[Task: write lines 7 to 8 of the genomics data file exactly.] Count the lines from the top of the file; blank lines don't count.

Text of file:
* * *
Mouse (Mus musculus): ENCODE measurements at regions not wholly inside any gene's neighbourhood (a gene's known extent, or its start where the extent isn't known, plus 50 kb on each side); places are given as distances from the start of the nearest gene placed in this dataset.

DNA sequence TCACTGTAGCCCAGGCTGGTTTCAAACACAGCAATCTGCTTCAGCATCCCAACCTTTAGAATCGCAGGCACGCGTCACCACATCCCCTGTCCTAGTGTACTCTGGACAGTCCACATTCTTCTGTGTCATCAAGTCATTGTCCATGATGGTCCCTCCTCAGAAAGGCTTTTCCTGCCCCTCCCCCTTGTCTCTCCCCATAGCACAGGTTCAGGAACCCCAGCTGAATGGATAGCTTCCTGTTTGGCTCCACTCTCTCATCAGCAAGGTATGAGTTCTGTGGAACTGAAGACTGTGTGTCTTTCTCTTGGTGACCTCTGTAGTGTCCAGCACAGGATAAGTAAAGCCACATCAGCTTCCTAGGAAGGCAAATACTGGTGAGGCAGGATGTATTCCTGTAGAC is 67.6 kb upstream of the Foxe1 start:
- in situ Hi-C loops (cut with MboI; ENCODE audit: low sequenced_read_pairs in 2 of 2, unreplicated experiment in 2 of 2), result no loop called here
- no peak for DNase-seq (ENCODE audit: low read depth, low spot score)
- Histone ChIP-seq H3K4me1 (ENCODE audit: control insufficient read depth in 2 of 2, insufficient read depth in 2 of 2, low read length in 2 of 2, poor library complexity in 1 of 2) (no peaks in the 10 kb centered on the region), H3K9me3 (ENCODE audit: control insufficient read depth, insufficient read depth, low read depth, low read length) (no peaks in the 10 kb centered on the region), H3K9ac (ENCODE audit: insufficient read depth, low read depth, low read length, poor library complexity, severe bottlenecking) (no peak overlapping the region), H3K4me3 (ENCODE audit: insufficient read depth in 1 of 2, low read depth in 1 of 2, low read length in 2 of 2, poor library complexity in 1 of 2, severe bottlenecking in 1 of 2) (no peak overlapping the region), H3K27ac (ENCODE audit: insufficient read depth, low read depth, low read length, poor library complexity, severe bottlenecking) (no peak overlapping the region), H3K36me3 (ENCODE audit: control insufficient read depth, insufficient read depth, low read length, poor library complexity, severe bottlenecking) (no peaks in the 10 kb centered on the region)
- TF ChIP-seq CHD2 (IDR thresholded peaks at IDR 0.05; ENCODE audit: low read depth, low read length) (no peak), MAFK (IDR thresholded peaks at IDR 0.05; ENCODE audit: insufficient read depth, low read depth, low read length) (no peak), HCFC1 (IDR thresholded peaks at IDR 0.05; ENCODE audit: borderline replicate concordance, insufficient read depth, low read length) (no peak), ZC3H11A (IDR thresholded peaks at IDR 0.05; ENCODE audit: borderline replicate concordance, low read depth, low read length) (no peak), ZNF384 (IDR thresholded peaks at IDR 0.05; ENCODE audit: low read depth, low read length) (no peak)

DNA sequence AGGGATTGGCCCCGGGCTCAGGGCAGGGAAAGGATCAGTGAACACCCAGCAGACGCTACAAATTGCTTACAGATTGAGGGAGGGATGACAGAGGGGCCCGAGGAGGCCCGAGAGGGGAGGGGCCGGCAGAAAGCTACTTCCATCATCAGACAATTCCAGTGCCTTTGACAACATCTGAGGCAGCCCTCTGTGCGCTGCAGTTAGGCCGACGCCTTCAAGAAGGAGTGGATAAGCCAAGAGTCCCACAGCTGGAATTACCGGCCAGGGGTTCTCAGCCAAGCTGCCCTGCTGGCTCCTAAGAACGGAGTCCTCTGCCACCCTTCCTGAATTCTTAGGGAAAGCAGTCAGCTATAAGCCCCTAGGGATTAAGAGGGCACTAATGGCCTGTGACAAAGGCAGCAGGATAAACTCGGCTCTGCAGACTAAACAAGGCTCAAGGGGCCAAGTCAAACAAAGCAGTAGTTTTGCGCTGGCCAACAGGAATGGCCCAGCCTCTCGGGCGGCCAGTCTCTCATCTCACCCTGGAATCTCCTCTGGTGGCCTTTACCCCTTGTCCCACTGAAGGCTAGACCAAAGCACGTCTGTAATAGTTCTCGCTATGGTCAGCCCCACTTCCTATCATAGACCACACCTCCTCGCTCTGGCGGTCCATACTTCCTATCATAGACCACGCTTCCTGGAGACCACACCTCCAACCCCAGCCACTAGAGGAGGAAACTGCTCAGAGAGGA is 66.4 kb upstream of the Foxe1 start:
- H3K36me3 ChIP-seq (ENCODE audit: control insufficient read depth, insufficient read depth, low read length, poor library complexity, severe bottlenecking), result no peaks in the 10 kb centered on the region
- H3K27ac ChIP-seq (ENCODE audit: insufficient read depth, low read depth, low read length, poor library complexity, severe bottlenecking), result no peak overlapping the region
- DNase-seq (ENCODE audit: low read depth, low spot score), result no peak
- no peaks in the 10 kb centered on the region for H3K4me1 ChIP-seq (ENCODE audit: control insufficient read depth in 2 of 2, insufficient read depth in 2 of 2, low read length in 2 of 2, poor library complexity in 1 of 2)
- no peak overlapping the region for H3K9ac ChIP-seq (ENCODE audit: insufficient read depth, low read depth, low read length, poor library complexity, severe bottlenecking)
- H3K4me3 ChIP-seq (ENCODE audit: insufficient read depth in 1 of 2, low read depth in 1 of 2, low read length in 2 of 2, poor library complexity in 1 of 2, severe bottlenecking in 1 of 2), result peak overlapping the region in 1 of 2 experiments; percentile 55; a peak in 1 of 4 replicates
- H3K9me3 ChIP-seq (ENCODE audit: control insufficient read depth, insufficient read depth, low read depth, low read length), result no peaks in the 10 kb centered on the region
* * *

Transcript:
DNA sequence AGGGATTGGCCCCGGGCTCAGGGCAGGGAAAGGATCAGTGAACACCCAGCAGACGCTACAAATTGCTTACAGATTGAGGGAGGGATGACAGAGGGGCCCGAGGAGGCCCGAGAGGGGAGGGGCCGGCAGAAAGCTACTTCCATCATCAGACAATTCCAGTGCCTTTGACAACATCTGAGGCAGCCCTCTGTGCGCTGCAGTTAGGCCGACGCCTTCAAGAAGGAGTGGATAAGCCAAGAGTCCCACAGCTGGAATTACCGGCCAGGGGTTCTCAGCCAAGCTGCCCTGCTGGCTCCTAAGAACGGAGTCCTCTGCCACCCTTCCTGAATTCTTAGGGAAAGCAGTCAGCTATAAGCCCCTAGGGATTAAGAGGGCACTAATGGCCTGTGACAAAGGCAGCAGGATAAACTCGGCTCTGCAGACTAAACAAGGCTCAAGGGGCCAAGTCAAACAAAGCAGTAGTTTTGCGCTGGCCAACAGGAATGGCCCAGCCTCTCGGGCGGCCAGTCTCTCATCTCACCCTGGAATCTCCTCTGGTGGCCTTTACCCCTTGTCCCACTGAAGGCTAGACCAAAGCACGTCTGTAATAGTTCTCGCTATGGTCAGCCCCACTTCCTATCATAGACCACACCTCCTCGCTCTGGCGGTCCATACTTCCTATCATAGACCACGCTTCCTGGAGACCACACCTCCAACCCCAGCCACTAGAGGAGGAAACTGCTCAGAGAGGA is 66.4 kb upstream of the Foxe1 start:
- H3K36me3 ChIP-seq (ENCODE audit: control insufficient read depth, insufficient read depth, low read length, poor library complexity, severe bottlenecking), result no peaks in the 10 kb centered on the region